Or that barriers to the use of such tools by fund managers are overcome, whether in normal times or in times of stress.

These are critical implementation dimensions, both from a financial stability and an investor protection perspective.

Beyond liquidity mismatch, the FSB's focus has turned to leverage, including to consider potential policy recommendations for mitigating the financial stability risks stemming from NBFI leverage.

The Central Bank is actively contributing to this work, including by sharing lessons from our own experience with macroprudential measures to guard against leverage-related vulnerabilities in property funds and LDI funds.2

Indeed, our own experience to date has highlighted specific elements of the existing policy framework that can be strengthened.

These include governance arrangements to enable more effective data sharing across jurisdictions or across authorities.

Or the question of cross-border reciprocation of macroprudential measures in the investment fund sector.

In Europe, the European Commission is launching a targeted consultation on NBFI macroprudential policies this week.

This presents an important opportunity to consider how the existing EU regulatory framework can be strengthened from a financial stability lens.

Which, in itself, is complementary to the EU's broader Capital Market Union (CMU) agenda.

Strengthening the role of capital markets in financing the broader economy can entail significant macro-financial benefits.

For those benefits to be realised, though, it is important that this form of financial intermediation is sustainable and resilient to shocks.

And that, in turn, requires guarding against the build-up of system-wide risks and addressing potential vulnerabilities in cohorts of the NBFI sector.

Finally, maintaining a strong degree of international co-ordination.

This has been an overarching theme across today's discussions.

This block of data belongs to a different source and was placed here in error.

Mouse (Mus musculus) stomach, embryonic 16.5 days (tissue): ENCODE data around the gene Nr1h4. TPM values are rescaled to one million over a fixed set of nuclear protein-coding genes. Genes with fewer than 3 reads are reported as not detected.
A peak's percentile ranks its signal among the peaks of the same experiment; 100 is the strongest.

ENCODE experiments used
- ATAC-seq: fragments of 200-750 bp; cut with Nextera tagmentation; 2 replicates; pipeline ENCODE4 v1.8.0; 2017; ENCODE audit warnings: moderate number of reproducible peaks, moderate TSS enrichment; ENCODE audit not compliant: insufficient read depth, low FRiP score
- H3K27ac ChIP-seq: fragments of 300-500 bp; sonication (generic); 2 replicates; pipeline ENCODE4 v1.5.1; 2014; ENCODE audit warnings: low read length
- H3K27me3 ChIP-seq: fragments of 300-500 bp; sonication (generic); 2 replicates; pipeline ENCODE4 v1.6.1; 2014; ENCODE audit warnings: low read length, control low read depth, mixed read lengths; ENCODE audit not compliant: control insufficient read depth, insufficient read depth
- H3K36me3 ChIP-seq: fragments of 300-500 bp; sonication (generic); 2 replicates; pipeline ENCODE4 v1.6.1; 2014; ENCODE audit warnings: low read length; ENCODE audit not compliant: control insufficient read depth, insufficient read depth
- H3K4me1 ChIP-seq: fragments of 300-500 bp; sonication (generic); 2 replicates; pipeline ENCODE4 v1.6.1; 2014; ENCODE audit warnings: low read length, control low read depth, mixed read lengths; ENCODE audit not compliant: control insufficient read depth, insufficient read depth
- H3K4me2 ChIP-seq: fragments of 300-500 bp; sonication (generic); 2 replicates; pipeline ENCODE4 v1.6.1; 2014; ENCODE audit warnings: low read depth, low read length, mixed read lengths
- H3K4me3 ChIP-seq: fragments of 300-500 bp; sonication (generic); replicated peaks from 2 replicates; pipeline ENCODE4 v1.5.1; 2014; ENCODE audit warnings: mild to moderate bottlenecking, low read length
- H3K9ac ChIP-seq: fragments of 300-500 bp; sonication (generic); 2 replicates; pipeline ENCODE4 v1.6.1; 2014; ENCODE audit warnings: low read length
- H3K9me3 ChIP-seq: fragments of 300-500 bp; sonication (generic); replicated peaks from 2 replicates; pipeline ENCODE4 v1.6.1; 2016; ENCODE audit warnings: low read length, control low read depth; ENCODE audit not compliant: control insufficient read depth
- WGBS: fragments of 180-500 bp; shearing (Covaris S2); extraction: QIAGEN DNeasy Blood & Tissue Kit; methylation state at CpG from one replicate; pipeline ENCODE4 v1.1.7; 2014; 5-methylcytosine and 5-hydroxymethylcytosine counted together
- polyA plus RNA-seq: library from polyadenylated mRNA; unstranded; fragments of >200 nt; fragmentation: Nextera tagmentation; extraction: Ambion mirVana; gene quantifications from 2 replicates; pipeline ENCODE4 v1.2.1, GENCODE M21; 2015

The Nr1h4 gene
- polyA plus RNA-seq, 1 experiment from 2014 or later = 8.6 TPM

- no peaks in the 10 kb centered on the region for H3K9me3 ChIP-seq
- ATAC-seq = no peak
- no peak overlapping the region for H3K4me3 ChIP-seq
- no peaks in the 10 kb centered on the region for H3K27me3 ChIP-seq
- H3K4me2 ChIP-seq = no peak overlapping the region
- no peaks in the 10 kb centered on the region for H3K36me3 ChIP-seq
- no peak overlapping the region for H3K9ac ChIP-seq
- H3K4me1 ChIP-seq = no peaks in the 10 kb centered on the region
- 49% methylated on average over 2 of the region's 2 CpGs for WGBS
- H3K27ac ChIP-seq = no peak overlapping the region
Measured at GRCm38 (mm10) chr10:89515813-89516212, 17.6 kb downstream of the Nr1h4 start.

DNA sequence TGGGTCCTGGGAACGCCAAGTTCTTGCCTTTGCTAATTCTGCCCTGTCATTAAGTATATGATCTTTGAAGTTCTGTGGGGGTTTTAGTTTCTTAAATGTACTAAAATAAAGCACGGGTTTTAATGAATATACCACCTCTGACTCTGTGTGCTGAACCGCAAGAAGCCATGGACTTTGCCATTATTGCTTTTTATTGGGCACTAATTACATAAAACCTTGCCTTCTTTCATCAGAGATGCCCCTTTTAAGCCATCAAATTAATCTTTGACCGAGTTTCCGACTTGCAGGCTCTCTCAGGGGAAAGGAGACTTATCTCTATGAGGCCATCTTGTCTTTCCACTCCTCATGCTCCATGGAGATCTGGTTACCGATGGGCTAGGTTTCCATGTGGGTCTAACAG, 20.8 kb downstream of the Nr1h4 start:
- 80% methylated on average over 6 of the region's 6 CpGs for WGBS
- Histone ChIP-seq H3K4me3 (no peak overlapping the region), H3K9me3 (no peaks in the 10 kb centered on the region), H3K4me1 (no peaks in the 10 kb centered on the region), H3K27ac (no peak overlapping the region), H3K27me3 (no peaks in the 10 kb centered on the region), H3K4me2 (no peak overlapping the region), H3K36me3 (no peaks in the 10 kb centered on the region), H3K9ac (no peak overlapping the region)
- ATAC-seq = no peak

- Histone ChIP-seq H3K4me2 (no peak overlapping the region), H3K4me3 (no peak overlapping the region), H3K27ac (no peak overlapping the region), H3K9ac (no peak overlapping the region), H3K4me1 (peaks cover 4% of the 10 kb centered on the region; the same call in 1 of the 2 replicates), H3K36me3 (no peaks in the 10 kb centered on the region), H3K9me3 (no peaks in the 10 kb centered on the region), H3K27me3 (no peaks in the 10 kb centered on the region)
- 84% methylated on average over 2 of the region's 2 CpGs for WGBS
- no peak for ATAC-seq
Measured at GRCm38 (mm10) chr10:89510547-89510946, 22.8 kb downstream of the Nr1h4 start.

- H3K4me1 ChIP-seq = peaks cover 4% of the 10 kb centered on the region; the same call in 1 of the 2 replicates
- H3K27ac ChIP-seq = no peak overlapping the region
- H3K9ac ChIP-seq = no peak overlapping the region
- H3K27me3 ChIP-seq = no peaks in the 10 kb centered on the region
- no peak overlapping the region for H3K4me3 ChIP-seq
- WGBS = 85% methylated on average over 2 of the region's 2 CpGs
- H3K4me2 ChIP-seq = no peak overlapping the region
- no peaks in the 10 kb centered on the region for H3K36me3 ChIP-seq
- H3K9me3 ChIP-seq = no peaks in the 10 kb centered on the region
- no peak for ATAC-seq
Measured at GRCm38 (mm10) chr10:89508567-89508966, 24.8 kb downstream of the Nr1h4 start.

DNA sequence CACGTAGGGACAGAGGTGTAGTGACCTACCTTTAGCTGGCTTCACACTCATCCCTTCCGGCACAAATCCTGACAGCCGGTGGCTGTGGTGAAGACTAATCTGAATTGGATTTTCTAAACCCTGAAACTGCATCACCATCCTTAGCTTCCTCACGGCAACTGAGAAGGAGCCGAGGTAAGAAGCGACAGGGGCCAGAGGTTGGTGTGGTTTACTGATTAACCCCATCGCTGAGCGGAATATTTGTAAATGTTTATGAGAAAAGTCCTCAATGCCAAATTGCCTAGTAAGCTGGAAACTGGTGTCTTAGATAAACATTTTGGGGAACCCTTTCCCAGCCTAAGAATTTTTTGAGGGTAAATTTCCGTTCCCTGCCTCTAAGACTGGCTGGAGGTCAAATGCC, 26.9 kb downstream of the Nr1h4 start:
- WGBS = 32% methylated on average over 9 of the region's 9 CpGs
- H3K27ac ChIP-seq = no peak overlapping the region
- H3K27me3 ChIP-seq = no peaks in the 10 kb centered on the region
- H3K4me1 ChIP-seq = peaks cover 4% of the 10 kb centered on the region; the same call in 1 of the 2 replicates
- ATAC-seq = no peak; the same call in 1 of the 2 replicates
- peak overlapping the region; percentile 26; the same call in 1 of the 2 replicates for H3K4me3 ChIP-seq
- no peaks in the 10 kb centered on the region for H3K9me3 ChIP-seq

And, indeed, it is reflected in the line-up of speakers for today's conference, from the US, Europe and Asia.

Capital markets are inherently global in nature.

So international coordination is necessary, both to understand the risks and to take action to mitigate them.

The work of the FSB and IOSCO in this area is absolutely essential to ensure global coordination.

Similarly, in Europe, the roles of the ESRB and ESMA are critical to enhance coordination at a European level.

Indeed, the measures that the Central Bank of Ireland recently took in relation to sterling LDI funds, working closely with our colleagues in Luxembourg, benefitted greatly from coordination with ESMA, the ESRB and UK authorities.

For me, a key area of focus in terms of enhancing global co-ordination is on identifying – and, where needed, mitigating – vulnerabilities ex ante.

I wouldn't underestimate the challenge of that in practice. It requires:

Assessing, in a systematic way, the evolution of financial vulnerabilities across cohorts of funds, which may be based in different jurisdictions, but participate in the same markets.
Understanding how – in light of evolving financial vulnerabilities – funds may collectively respond to different adverse shocks.
And, in turn, how such behaviour could affect the functioning of core global markets in times of stress.
This can only be achieved through close collaboration, both across borders and across authorities.

And it is necessary if we are to mitigate system-wide vulnerabilities effectively ex ante.

Which brings me to my last point, before we finish up.

Delivering a macroprudential perspective in the oversight of the funds sector will not happen overnight.

It took over a decade to develop that framework for the banking sector. And that was from a starting point of decades of microprudential regulation.

Still, it is important that we make progress and – where we do identify systemic vulnerabilities – we have the courage to act, before shocks hit.

Because ultimately the costs of inaction can be large, both for investors and the broader economy.

This has been, and will remain, a priority for the Central Bank of Ireland in the years ahead, working with colleagues internationally and domestically.

So let me finish off here.

Thank you again for joining us today.

Have a good evening and a safe return home to those travelling back.

1 See FSB (2023) 'Revised Policy Recommendations to Address Structural Vulnerabilities from Liquidity Mismatch in Open-Ended Funds' at:

2 See Central Bank of Ireland (2022) 'The Central Bank's macroprudential policy framework for Irish property funds', available at:; and Central Bank of Ireland (2024), 'The Central Bank's macroprudential policy framework for Irish-authorised GBP-denominated LDI funds', available at: